Artists Thrive in the North Country
The peaceful Adirondack environment inspires North Country artists
Story by Mike Dutre
Photos provided by Nick Schmidt and Kurt Casler
The calm and beauty of the North Country provides a prime location for local artists. “It has remained for New York State to set aside more than a tithe of its total area where men and women can seek sanctuary from cities and heat and the everlasting press of things,” said T. Morris Longstreth, author of a early travel book called The Adirondacks, written in 1917.
"Every artist is inpsired by their environment," says local artist Chuck Knight, originally from Seneca Falls, N.Y. “In a big city, it’s louder, and there are more artists around to play off of. Here, there are less artists, so my art is more personal and influenced less by others.”
"Every artist is inspired by their environment."
Knight is interested in the 1960s and '70s, particularly early performance and conceptual art, where the human body and mind play a larger part than artistic utensils and equipment. Knight also likes print-making and minimalism. Currently, he prefers to use premade objects for new purposes.
“I want to build a piece where a bike’s front wheel is encased in concrete," Knight says. "The bike will still pedal, but it will never move." Knight has also fused objects together. In one piece, he combined an old television and a gas mask to make a wearable sculpture.
“I’m more interested in fixing objects than altering them,” Knight says. “I want to get a broken Schwinn road bike, fix it, paint it black, and then sandblast it to achieve a different look and at the same time make it functional.”
“The Adirondack environment keeps my art coming from more my imagination than the scenery around me,” says artist Nick Schmidt of Saranac Lake, N.Y.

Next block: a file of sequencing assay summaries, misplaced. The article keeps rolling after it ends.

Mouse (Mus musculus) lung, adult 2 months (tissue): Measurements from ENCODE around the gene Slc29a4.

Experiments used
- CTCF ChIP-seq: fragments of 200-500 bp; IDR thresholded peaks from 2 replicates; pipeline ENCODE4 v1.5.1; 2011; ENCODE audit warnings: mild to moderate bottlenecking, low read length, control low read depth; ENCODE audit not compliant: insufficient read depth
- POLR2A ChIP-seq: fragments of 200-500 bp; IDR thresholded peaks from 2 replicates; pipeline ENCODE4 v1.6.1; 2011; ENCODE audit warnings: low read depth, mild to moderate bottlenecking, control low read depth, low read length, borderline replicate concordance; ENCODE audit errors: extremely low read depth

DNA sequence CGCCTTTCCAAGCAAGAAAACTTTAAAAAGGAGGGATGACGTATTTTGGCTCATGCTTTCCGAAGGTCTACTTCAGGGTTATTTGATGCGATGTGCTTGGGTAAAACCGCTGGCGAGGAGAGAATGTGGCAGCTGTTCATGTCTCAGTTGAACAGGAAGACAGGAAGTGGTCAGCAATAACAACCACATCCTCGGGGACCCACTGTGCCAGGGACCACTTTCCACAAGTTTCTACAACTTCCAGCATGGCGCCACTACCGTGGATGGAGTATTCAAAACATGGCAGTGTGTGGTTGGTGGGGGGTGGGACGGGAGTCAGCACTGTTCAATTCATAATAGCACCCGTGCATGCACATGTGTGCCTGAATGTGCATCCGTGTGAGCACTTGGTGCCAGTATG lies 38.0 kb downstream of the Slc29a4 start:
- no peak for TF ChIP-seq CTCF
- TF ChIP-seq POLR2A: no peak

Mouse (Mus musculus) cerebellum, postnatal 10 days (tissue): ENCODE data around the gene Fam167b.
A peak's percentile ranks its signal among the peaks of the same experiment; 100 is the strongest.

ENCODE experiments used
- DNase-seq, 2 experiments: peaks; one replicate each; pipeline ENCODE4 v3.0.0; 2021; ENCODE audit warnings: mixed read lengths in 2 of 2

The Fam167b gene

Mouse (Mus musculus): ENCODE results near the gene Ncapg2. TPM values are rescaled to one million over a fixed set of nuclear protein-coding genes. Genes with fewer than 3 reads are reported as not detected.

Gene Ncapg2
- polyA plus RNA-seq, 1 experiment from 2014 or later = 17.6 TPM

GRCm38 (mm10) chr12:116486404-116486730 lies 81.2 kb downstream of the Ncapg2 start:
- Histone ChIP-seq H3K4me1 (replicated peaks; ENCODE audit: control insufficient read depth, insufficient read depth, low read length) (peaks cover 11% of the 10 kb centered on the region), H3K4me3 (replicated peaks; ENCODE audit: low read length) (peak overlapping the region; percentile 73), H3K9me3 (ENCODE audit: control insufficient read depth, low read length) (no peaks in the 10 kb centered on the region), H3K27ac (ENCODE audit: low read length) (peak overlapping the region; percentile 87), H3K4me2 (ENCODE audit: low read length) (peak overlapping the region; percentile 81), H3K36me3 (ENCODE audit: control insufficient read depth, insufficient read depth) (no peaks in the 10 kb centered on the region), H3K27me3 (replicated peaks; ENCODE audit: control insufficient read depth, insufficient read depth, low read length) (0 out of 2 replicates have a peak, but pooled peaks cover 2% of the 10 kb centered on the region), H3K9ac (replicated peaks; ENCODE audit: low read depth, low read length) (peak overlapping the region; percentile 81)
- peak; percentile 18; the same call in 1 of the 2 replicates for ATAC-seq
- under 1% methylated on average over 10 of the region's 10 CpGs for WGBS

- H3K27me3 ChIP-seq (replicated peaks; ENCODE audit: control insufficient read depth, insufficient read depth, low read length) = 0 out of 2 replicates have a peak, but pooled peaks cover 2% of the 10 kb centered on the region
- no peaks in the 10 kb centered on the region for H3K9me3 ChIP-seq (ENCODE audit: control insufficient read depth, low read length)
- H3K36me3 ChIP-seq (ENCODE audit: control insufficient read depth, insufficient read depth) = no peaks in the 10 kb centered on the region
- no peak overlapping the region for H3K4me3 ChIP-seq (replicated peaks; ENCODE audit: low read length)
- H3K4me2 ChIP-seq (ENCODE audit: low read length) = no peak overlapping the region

Schmidt sees the North Country art scene as primarily interested in nature. “I find that expressionism influences my art because a lot of the time, I draw out of my head,” Schmidt says.
"I'm hoping to become a tattoo artist, and I've already started practicing since I got my [tattoo] gun."
Schmidt sees art as a way to make people happy. He prefers using ink and likes a clean, finished look for his drawings.
“I’m hoping to become a tattoo artist, and I’ve already started practicing since I got my [tattoo] gun,” Schmidt says.
Schmidt’s roommate, Kurt Casler, is working toward crafting his aesthetic.
“I try to encompass everything from scenery to my imagination to help with projects I’m working on,” says Casler,an artist and musician and also of Saranac Lake.
“I mostly rely on expressionism and realism,” says Casler. “I’m interested in the works of Leonardo Da Vinci.”
Casler doesn’t like to limit himself to one medium. He uses pastels as well as watercolors.
"I try to encompass everything from scenery to
my imagination to help with projects I'm working on."
“I hope to get into photojournalism and start working on projects of my own,” Casler says. “I hope to create works that have some quality that attracts someone.”
Both Casler and Schmidt say they are inspired by people and music.